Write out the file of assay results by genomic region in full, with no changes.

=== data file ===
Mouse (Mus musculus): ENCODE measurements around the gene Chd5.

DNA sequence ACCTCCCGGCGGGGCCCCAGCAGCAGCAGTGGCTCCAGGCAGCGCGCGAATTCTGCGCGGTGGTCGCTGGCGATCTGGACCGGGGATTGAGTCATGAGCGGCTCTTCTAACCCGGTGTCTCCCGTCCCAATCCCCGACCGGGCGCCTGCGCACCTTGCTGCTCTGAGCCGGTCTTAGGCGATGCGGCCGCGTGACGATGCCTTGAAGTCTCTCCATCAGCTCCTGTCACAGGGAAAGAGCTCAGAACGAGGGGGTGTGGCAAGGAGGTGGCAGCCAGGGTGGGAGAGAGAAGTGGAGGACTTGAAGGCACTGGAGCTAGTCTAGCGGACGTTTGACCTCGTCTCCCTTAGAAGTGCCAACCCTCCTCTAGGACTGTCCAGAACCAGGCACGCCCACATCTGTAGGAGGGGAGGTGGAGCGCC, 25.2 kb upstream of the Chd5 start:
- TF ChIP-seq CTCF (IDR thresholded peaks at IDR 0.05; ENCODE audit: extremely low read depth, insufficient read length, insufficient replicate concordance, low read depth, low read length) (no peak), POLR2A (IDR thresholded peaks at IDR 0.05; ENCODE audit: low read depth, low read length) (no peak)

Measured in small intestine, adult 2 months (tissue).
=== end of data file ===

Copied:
Mouse (Mus musculus): ENCODE measurements around the gene Chd5.

DNA sequence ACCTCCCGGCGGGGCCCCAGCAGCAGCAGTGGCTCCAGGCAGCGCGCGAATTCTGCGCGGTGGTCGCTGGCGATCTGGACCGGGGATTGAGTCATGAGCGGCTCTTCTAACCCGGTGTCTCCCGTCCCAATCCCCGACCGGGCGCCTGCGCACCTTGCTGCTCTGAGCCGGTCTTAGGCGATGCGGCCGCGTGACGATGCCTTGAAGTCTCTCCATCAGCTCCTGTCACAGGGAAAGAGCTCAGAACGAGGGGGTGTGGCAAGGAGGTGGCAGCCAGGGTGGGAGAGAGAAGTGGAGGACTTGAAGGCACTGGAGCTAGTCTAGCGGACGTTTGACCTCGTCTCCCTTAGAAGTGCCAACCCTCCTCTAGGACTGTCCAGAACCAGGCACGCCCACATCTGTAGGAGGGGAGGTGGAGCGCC, 25.2 kb upstream of the Chd5 start:
- TF ChIP-seq CTCF (IDR thresholded peaks at IDR 0.05; ENCODE audit: extremely low read depth, insufficient read length, insufficient replicate concordance, low read depth, low read length) (no peak), POLR2A (IDR thresholded peaks at IDR 0.05; ENCODE audit: low read depth, low read length) (no peak)

Measured in small intestine, adult 2 months (tissue).